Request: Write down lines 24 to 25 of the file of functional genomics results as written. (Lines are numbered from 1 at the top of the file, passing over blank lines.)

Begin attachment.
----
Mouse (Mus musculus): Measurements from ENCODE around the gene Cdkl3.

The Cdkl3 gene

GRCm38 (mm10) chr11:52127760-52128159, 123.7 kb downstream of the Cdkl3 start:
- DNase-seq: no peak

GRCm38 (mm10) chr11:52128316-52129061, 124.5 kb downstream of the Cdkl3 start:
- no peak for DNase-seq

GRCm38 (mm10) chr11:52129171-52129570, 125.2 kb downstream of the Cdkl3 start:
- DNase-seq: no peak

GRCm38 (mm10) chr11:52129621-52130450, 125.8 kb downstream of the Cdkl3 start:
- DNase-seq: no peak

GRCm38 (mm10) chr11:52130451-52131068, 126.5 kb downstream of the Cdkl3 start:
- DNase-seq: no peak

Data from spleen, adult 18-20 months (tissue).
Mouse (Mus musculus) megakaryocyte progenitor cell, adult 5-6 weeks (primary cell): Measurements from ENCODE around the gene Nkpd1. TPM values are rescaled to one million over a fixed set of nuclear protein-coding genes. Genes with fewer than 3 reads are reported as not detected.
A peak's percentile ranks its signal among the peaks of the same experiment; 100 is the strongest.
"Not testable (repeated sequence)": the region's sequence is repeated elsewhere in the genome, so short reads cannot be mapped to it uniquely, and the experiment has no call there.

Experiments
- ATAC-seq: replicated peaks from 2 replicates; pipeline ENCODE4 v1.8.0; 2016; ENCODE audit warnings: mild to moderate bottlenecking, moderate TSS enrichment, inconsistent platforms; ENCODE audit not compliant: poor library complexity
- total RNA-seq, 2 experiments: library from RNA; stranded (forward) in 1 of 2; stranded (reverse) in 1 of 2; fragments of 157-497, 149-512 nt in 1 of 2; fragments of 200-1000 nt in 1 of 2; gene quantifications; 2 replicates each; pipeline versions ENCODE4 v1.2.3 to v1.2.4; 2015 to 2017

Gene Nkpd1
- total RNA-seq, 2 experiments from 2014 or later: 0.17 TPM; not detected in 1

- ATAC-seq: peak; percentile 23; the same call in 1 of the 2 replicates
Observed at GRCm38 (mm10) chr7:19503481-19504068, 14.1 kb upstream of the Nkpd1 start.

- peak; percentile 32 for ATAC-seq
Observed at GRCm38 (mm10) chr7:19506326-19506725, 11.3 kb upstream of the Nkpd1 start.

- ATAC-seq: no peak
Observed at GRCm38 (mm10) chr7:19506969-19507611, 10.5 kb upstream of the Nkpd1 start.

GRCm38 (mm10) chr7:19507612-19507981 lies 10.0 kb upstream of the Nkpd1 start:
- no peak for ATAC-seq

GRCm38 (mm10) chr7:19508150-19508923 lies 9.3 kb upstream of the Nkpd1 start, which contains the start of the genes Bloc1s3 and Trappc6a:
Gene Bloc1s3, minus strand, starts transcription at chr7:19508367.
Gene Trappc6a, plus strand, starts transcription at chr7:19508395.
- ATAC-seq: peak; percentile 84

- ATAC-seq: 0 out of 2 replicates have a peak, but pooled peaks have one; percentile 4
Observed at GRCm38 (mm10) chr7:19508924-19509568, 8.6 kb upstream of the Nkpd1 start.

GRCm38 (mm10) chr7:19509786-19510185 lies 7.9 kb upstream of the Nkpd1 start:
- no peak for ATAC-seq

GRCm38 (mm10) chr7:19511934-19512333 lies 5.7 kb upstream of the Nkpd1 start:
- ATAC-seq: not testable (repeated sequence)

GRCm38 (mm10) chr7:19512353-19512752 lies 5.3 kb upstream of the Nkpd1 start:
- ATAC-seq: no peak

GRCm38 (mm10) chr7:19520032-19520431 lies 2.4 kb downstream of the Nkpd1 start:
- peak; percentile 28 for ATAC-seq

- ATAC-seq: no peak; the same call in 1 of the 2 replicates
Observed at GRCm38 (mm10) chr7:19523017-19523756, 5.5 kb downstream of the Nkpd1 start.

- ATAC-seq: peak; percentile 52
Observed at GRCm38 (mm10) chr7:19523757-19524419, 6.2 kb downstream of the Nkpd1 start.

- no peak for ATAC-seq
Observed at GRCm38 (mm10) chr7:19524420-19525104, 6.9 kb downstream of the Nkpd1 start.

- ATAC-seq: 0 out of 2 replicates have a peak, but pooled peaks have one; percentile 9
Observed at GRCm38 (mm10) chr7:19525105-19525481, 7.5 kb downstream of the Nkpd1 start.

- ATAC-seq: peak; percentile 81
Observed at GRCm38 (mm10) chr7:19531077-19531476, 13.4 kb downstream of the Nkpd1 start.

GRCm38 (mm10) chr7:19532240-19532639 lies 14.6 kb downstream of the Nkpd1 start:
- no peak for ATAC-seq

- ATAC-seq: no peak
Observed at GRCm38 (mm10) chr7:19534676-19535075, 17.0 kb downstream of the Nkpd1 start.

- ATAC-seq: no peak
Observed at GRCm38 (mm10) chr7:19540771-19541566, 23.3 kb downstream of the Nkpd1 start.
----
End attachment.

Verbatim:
- peak; percentile 32 for ATAC-seq
Observed at GRCm38 (mm10) chr7:19506326-19506725, 11.3 kb upstream of the Nkpd1 start.